+-----------+
|3   S      |
|           |
|           |
|    S      |
+-----------+
|2   S      |
|           |
|           |
|           |
|    S     2|
+-----------+

5 points

Both cards are face down. A card is placed horizontally on top of a vertical card.

    +-----------+
    |...........|
+-------------------+
|...................|
|...................|
|...................|
|...................|
|...................|
+-------------------+
    |...........|
    +-----------+

6 points

The three card is placed in the vertical position face up and the two card is placed face down across it to cover two of the suit symbols.

    +-----------+
    |3    S     |
    |           |
+-------------------+
|...................|
|...................|
|...................|
|...................|
|...................|
+-------------------+

7 points

The three card is placed in the vertical position face up and the two card is placed face down across it to cover one of the suit symbols. (on left)

-OR-

The three card is placed face down horizontally and the two card is placed vertically face up on top of it. (right)

    +-----------+            +-----------+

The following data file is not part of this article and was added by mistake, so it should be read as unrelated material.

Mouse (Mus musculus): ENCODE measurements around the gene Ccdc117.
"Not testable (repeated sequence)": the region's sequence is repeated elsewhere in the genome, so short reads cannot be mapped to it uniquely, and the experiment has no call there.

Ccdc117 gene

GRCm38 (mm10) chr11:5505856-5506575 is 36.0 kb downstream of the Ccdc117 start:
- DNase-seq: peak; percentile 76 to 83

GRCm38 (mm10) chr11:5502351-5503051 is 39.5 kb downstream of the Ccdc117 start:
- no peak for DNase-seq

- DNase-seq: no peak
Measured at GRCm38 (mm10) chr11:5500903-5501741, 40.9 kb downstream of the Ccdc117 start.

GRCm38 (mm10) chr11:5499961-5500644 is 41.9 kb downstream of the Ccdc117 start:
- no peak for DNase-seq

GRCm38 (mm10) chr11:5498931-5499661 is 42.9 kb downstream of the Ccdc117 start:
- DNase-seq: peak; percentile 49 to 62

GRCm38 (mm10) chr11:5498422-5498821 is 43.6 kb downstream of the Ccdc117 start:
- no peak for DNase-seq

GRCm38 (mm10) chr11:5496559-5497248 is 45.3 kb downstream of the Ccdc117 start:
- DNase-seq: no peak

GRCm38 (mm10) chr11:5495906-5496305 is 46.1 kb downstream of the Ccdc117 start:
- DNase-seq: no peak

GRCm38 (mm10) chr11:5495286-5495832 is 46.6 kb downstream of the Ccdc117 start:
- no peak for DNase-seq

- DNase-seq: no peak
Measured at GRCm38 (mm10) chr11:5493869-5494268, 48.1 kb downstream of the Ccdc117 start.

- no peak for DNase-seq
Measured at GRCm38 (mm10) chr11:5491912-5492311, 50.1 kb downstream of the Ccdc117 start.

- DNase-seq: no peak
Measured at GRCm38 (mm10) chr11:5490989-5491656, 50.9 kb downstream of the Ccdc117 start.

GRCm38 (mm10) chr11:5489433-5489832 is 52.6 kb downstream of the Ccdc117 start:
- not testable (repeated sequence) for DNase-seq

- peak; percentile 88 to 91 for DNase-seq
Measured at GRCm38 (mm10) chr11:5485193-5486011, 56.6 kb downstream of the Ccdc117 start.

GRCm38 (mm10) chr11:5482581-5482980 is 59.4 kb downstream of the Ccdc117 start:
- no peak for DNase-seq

|3    S     |            |2    S     |
    |           |            |           |
    |           |        +---|           |---+
    |     S     |        |...|           |...|
+-------------------+    |...|           |...|
|...................|    |...|           |...|
|...................|    |...|           |...|
|...................|    |...|           |...|
|...................|    +---|     S    2|---+
|...................|        +-----------+
+-------------------+

8 points

The three card is placed in the vertical position face up and the two card is placed face up across it to cover two of the suit symbols. (left)

-OR-

The two card is placed face down horizontally and the three card is placed vertically face up on top of it. (right)

    +-----------+            +-----------+
    |3    S     |            |3    S     |